While the biggest controversy surrounding the NFL deals with kneeling for the national anthem, the Jets have flown under the radar as a surprise team with two wins, which is almost halfway to their season over/under lines. However, the Jets were lucky to win this game against the Jaguars, as Josh McCown played a mediocre game, and got plenty of help from the running game and Blake Bortles.
This is a 3rd and 7 play in the first quarter, and Jeremy Kerley does a good job of clearing the first line marker as he runs his out route, and McCown throws a great pass. This is a good read because the defender on Kerley is positioned about seven yards off the line of scrimmage, and taking inside leverage, so there is a free release to the outside. This is a good route and good throw for the Jets.
This play isn’t anything special in terms of McCown, it’s a simple check down screen pass to Elijah McGuire, who splits defenders to run down the field. His college tape indicated very good agility in short spaces and he definitely shows it on this play. The other thing to notice on this play is the outside routes to the left of the formation. The Jets are running two deep slant routes against a single high safety, and that is very important as the season goes on. This won’t be in effect as much with McCown as QB, but if Petty or Hackenberg take over as starter, this will be important. The dual slant in this scenario forces the deep safety to pick which corner back he wants to assist. For a risk taking, strong armed QB, the read would be to throw to the receiver that isn’t being double teamed. It doesn’t matter right now, but keep an eye out for this play if Petty ever starts a game.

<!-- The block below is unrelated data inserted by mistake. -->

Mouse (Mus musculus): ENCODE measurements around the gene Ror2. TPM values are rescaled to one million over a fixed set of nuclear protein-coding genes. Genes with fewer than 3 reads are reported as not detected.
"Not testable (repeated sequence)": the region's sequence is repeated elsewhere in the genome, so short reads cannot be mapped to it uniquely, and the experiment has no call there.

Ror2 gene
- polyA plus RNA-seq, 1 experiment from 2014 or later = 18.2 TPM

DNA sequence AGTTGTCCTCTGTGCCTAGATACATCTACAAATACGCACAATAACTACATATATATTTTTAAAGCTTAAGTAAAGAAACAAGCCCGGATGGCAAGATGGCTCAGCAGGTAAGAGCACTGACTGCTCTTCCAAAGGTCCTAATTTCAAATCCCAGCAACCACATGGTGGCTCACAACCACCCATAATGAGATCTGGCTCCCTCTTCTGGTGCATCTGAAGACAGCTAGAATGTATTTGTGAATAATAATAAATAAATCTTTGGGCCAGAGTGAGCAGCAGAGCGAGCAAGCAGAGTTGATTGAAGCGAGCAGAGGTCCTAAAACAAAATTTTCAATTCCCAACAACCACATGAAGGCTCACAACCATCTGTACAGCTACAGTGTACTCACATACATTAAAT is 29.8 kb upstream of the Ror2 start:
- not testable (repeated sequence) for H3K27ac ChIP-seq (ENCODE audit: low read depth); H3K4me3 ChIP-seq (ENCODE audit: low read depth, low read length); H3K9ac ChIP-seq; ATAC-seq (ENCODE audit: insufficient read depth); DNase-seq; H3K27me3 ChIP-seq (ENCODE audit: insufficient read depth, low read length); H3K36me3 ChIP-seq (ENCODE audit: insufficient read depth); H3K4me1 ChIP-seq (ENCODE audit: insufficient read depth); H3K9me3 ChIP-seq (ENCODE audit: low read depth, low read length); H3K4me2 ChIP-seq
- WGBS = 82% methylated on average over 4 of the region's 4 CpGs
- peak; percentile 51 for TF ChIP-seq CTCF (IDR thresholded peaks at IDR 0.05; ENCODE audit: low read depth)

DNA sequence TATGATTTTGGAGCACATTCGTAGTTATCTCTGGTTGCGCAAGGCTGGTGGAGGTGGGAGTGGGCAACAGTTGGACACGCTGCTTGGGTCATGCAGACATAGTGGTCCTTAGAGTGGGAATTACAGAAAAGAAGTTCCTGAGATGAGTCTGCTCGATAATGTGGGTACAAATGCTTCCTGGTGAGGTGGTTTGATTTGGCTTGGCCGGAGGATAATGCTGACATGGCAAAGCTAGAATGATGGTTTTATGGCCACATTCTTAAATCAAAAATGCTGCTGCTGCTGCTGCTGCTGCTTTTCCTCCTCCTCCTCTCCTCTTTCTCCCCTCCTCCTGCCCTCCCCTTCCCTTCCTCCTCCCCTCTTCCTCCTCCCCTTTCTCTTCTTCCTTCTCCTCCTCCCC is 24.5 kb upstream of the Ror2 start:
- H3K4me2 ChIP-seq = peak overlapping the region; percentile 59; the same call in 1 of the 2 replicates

If you read last week’s column, you would be familiar with this play. It’s a tiered play, with a play action roll out to the right side of the formation. The Jaguars actually diffuse the roll out aspect of this play by penetrating the pocket, but McCown does a good job of hitting his first option in Austin Seferian-Jenkins. The play is designed to give multiple options as McCown rolls but he does well to improvise, given the defender in the pocket.
Once again, a third down pass to Kerley. The Jets seem to fake a pick route, and go for a slant route to Kerley, and he gets to the marker. It’s a fairly simple play. This play is here for something that happens away from the pass. Notice Jermaine Kearse to the right side of the formation, put his defender on skates with his route running. This is a clinic on gaining leverage with route running skills. The defender is lined up in man coverage, and instead of giving away his route, he runs towards the defender and gives him a step the inside, which causes the hips of the defender to move. This slight move allows for a free release to the outside. The Jets did a great job of acquiring Kearse, because he may not always show up on the stat sheets, but he can definitely teach the young receivers on setting up defenders.
3rd and short, and here comes a pick play, which seems to be a staple in the offense, and rightfully so. It’s a simple play, the outside receiver disrupts the defender enough to spring Bilal Powell free towards the sidelines and pick up enough yards for the first down. The Jets also run a mirror pick play to the other side of the formation as well, which essentially has two defenders slowing each other down. These plays are fairly common in football now because they are virtually impossible to stop without switching, much similar to screens in basketball.
This is an excellent grab by Austin Seferian-Jenkins. He makes a beautiful catch from a decent throw by McCown. The ball is a bit high, but Jenkins high points the ball and makes a wonderful catch. This is however, the wrong decision, especially considering the Jets are driving down the field in a 2 minute drill. The Jets have Kearse on the outside with at least a step on his defender, with the safety too far away to impact the play. Given that the clock was under a minute, the right choice would have been to take the shot with Kearse. However, McCown still makes a good play, and Jenkins makes a great catch. This is another example of Kearse using good route running skills to set up a free release, as he is facing press man coverage at the line of scrimmage. He makes a subtle move to the outside, which turns the hips of the defender, and allows for a free release up the field. It’s quite impressive to see him set up routes consistently.